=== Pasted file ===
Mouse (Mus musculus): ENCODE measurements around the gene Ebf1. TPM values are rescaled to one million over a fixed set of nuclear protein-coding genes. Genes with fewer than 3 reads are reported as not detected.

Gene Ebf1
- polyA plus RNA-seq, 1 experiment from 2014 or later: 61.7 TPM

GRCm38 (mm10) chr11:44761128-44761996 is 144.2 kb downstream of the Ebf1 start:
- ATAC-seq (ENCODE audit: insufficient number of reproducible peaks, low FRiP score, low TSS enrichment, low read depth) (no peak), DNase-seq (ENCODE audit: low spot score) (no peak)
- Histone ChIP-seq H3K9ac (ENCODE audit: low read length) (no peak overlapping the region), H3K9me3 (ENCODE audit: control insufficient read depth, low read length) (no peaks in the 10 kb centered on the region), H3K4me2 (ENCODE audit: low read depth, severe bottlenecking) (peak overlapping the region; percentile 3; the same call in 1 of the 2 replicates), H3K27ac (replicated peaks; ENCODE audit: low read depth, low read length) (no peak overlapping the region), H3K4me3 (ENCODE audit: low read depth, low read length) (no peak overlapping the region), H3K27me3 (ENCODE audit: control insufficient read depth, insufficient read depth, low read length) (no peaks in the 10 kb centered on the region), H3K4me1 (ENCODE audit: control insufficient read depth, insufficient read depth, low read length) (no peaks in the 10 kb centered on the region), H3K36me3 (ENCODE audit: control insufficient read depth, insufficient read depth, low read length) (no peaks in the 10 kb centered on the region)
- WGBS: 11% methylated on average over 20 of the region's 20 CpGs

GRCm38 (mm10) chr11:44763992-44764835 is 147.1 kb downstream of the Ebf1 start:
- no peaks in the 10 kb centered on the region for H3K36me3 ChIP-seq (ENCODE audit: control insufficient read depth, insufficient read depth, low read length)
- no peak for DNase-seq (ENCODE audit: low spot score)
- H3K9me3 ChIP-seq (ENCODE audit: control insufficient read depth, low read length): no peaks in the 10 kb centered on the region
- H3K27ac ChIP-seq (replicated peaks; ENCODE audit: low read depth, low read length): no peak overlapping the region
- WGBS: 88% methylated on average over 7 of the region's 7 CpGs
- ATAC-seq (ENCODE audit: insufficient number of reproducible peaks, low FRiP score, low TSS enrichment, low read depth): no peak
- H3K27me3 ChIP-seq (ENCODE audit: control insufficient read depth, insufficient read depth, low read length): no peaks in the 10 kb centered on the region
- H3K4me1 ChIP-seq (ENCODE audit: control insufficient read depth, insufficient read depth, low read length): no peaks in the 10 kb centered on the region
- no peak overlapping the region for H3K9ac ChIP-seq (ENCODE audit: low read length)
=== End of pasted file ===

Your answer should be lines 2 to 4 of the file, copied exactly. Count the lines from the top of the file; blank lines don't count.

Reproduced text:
Gene Ebf1
- polyA plus RNA-seq, 1 experiment from 2014 or later: 61.7 TPM

GRCm38 (mm10) chr11:44761128-44761996 is 144.2 kb downstream of the Ebf1 start: